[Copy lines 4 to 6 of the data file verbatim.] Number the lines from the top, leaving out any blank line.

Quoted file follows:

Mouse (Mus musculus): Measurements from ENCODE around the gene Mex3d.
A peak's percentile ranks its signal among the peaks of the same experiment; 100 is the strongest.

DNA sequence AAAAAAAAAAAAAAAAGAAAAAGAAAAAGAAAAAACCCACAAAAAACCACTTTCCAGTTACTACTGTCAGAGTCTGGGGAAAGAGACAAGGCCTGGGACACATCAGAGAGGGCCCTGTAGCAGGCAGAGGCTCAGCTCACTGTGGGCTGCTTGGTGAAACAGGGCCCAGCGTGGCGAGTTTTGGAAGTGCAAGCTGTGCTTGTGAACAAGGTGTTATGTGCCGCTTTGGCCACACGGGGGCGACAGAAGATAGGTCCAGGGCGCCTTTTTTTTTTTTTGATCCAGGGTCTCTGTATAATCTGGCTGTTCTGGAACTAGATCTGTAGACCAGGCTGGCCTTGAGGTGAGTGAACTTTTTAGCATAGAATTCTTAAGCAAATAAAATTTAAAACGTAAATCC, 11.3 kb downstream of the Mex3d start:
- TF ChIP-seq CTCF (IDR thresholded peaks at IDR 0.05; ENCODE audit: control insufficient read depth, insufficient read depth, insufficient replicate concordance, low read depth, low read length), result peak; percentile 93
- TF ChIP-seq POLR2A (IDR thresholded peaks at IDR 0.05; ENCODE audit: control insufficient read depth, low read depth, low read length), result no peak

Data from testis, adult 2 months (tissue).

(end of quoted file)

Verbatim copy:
- TF ChIP-seq CTCF (IDR thresholded peaks at IDR 0.05; ENCODE audit: control insufficient read depth, insufficient read depth, insufficient replicate concordance, low read depth, low read length), result peak; percentile 93
- TF ChIP-seq POLR2A (IDR thresholded peaks at IDR 0.05; ENCODE audit: control insufficient read depth, low read depth, low read length), result no peak

Data from testis, adult 2 months (tissue).